A Tale of Two Cities - Charles Dickens

Okay, I get pretty overwhelmed when putting down my thoughts on books that have SO MUCH. In the past, I would just pour on the stars, add it to a favorite shelf and move on. However, I did this as a buddy read with Bookstooge, and feel it necessary to say something, even if it's just my thanks at picking a book that I enjoyed so thoroughly.

 

From his atmospheric writing to his intensely hued characters, Dickens drew me in with his trifecta of 1 part history, 1 part mystery and 1 part love story. Everything about his writing hit my sweet spots, he used pretty words in all the right places and intricately strung together each piece of his story - every character, speech, and set up seemed carefully crafted to allow the reader to come full circle.

 

I had all the feels. Madame DeFarge was terrifying, as was the manic crowd mentality of the French Revolution and though I understand his interpretation to be a bit exaggerated, it was very effective nonetheless. Lucie Manette was such a lovely picture of loyalty and devotion, and rather than being grating as it sounds when I type those attributes out, I found it sweet and a bit envying. Of course, Darnay was the consummate hero, Dr. Manette, the courageous soul recalled to life, and the many lesser characters who play important and entertaining roles (Pross and Cruncher both had show stopping moments).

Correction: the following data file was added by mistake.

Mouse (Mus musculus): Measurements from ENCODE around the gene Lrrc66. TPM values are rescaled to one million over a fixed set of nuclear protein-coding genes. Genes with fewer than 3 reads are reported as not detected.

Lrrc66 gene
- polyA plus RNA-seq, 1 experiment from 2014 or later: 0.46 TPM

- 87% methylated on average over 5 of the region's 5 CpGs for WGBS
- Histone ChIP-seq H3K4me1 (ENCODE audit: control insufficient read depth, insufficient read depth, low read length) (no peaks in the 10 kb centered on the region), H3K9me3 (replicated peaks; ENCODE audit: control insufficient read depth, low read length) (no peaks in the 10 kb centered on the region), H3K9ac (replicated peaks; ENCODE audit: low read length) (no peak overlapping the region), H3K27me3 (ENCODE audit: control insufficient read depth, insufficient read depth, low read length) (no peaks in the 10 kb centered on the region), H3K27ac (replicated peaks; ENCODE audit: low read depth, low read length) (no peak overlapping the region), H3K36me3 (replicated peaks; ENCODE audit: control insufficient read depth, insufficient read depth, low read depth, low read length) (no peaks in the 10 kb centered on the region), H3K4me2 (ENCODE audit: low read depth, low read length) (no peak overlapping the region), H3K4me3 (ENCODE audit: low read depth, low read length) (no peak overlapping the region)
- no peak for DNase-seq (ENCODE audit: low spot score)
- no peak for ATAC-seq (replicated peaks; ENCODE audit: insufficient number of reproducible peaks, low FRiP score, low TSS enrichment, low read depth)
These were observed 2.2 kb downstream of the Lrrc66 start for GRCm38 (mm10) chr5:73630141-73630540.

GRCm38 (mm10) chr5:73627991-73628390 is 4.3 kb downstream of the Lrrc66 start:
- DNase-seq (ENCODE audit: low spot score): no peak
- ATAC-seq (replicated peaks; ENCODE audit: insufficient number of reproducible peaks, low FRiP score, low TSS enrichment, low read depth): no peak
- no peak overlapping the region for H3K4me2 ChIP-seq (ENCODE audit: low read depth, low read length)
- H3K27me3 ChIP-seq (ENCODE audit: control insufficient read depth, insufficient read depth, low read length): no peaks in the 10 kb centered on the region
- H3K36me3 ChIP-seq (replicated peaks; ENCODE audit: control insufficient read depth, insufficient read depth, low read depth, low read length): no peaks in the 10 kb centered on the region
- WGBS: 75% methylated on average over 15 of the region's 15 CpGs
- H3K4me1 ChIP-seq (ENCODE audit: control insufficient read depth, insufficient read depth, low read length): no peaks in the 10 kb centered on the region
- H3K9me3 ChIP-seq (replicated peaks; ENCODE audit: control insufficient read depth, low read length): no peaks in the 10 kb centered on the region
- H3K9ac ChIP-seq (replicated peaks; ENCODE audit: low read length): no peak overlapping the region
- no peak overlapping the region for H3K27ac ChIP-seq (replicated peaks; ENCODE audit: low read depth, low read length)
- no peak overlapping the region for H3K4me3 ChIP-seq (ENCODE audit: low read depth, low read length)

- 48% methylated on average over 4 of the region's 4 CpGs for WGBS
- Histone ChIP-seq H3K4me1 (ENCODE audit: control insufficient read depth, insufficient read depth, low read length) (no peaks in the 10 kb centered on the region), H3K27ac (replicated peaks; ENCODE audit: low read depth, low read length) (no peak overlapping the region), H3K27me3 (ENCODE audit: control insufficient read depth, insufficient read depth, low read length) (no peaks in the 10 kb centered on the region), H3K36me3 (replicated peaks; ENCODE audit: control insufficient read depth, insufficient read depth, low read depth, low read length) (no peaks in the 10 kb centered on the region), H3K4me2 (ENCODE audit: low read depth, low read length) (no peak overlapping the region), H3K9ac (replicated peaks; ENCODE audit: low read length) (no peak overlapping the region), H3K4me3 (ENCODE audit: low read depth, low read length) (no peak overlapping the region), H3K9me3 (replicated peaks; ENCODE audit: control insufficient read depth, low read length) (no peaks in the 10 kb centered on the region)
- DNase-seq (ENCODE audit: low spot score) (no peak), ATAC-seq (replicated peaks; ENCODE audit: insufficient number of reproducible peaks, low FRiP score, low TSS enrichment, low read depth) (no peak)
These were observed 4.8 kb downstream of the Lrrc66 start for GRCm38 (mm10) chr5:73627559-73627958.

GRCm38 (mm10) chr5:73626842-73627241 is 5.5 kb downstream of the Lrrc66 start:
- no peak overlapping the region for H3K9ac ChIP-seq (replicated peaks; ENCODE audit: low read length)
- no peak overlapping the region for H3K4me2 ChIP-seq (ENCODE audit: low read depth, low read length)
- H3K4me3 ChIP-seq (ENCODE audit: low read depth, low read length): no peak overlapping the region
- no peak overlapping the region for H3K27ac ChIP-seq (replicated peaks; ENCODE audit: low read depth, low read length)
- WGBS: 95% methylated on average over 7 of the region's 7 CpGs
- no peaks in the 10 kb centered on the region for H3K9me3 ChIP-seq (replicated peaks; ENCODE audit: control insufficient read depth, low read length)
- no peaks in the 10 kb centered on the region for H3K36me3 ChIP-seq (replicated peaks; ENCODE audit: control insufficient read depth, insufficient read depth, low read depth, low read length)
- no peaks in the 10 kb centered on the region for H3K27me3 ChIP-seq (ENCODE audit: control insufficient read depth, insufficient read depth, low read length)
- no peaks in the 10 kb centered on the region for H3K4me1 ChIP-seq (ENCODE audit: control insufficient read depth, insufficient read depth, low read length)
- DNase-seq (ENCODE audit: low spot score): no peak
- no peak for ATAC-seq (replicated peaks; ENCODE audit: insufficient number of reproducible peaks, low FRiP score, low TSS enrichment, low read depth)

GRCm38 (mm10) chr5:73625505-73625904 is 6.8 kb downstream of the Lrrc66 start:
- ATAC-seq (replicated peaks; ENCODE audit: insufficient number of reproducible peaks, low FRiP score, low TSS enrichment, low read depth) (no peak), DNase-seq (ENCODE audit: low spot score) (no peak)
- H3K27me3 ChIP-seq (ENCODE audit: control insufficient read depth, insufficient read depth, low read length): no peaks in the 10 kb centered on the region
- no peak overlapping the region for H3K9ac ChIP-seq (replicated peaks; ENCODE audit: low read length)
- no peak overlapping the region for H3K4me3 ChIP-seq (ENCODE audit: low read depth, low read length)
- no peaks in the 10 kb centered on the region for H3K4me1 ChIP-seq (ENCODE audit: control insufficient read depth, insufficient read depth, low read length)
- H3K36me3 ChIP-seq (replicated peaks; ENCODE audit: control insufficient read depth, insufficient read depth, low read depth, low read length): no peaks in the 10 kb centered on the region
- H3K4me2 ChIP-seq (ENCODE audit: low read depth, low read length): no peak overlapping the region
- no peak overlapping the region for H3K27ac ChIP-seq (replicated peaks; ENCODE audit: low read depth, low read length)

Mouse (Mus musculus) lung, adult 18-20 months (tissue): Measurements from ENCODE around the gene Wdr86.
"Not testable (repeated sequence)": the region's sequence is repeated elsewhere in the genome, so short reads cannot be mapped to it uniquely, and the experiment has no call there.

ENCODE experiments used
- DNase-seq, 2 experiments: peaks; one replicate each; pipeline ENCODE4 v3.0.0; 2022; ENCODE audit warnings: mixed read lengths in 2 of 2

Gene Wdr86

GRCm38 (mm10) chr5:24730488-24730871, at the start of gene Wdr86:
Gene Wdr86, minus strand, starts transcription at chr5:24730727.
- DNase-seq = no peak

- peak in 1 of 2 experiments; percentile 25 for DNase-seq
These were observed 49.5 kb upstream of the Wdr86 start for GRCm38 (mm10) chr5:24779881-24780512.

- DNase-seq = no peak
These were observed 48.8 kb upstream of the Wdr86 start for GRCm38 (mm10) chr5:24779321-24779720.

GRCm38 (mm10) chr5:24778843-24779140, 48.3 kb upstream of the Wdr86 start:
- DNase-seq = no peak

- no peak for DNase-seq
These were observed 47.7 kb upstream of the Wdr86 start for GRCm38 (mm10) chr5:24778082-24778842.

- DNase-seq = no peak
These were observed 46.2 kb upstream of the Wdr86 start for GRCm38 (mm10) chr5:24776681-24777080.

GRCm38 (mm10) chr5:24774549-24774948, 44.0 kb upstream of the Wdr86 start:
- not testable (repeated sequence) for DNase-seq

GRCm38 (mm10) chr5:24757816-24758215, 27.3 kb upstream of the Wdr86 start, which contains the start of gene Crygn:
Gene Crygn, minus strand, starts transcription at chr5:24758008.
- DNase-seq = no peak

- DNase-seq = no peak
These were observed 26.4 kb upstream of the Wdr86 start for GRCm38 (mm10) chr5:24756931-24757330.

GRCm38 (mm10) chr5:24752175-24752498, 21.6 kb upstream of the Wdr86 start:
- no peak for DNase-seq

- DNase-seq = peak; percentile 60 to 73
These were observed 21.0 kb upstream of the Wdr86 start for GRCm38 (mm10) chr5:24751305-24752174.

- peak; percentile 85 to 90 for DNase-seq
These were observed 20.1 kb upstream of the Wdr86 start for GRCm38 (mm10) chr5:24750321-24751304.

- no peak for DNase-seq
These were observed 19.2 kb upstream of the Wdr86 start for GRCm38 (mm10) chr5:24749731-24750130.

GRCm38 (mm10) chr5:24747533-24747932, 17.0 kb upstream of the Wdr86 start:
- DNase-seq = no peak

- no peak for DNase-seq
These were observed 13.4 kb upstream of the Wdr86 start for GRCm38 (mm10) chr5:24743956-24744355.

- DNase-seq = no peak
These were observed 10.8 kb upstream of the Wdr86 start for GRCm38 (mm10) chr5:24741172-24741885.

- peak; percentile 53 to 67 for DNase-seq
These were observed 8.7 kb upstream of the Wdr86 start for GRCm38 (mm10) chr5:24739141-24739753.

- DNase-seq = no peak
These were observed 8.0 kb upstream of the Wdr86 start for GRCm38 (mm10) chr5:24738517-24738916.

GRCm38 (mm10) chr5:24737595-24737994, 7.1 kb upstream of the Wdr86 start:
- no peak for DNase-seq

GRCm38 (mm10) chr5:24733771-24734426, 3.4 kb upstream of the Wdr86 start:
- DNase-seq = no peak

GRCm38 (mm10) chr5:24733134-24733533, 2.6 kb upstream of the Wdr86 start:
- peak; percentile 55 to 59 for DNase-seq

But the thing that got me, that kept me really turning the pages and made me really love this book, was Sydney Carton.

 

"It is useless to say, I know, but it rises from my soul. For you, and for any one dear to you, I would do anything."

 

Now, it's no surprise that I'm an utter romantic. I prefer sunshiny roses and, oh, look, a rainbow - how perfect! Let me go cry about it...and blah, blah, blah.

 

Sydney Carton's story of redemption however, really gutted me. And more than anything, it confirmed to me the importance of connecting to other human beings, even in small and maybe, immeasurable ways.

 

Dickens over-arching theme of love, in every form, and the awesome power of that emotion, is everything that I want to believe in in this world. And, as I type that, I know that it sounds...artificial? Maybe even flippant. But in truth, when I really inspect what I loved about this book, it comes down to that. I want to believe that love can have the victory, even if it's just providing a light in utter darkness, and I think that Dickens wanted to believe that too.

 

I really enjoyed this, which is redundant, and will happily read other Dickens novels - perhaps Great Expectations next...or The Old Curiosity Shop. Anyway, it was a great ride!